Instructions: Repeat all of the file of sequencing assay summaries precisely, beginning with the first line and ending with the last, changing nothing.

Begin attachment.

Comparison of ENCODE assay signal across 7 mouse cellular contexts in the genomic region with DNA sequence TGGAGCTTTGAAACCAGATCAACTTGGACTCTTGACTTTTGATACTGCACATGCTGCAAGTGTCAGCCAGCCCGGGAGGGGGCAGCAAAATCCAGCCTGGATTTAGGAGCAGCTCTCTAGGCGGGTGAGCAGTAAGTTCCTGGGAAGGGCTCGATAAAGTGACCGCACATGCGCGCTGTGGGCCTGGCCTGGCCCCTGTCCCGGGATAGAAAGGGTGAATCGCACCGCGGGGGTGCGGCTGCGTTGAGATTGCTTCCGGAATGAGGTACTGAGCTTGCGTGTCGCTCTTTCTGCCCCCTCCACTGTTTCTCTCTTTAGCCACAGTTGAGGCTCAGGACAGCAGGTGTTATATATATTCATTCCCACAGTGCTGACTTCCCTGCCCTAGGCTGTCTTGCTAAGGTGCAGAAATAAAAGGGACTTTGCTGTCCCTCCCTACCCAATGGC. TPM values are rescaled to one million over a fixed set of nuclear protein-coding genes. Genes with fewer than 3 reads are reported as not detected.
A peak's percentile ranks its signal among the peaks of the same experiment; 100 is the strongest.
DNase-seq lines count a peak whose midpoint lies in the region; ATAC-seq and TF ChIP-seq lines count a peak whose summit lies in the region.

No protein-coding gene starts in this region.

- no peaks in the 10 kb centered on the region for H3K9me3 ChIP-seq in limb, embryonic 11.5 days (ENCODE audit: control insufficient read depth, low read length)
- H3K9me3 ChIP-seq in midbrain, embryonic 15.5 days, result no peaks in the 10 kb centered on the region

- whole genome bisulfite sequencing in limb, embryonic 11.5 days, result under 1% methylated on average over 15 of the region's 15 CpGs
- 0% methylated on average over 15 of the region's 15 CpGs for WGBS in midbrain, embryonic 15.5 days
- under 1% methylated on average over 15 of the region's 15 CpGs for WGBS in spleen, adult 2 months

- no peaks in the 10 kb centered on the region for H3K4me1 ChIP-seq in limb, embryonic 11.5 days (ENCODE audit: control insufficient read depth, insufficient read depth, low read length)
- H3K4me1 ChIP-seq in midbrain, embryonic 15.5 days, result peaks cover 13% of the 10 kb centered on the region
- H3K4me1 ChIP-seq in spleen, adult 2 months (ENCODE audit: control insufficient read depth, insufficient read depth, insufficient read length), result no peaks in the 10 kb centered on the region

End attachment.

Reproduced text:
Comparison of ENCODE assay signal across 7 mouse cellular contexts in the genomic region with DNA sequence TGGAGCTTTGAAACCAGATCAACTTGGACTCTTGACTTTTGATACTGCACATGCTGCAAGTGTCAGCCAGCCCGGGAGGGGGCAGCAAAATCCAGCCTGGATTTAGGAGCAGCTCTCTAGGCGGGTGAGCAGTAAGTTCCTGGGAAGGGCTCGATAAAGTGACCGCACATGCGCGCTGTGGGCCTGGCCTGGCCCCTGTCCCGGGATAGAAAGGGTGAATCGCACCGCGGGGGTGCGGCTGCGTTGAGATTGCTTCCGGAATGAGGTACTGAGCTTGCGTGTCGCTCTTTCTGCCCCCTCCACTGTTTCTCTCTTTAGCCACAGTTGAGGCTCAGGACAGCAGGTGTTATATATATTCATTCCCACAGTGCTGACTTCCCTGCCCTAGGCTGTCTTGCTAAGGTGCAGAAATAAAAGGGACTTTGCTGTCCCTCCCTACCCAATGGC. TPM values are rescaled to one million over a fixed set of nuclear protein-coding genes. Genes with fewer than 3 reads are reported as not detected.
A peak's percentile ranks its signal among the peaks of the same experiment; 100 is the strongest.
DNase-seq lines count a peak whose midpoint lies in the region; ATAC-seq and TF ChIP-seq lines count a peak whose summit lies in the region.

No protein-coding gene starts in this region.

- no peaks in the 10 kb centered on the region for H3K9me3 ChIP-seq in limb, embryonic 11.5 days (ENCODE audit: control insufficient read depth, low read length)
- H3K9me3 ChIP-seq in midbrain, embryonic 15.5 days, result no peaks in the 10 kb centered on the region

- whole genome bisulfite sequencing in limb, embryonic 11.5 days, result under 1% methylated on average over 15 of the region's 15 CpGs
- 0% methylated on average over 15 of the region's 15 CpGs for WGBS in midbrain, embryonic 15.5 days
- under 1% methylated on average over 15 of the region's 15 CpGs for WGBS in spleen, adult 2 months

- no peaks in the 10 kb centered on the region for H3K4me1 ChIP-seq in limb, embryonic 11.5 days (ENCODE audit: control insufficient read depth, insufficient read depth, low read length)
- H3K4me1 ChIP-seq in midbrain, embryonic 15.5 days, result peaks cover 13% of the 10 kb centered on the region
- H3K4me1 ChIP-seq in spleen, adult 2 months (ENCODE audit: control insufficient read depth, insufficient read depth, insufficient read length), result no peaks in the 10 kb centered on the region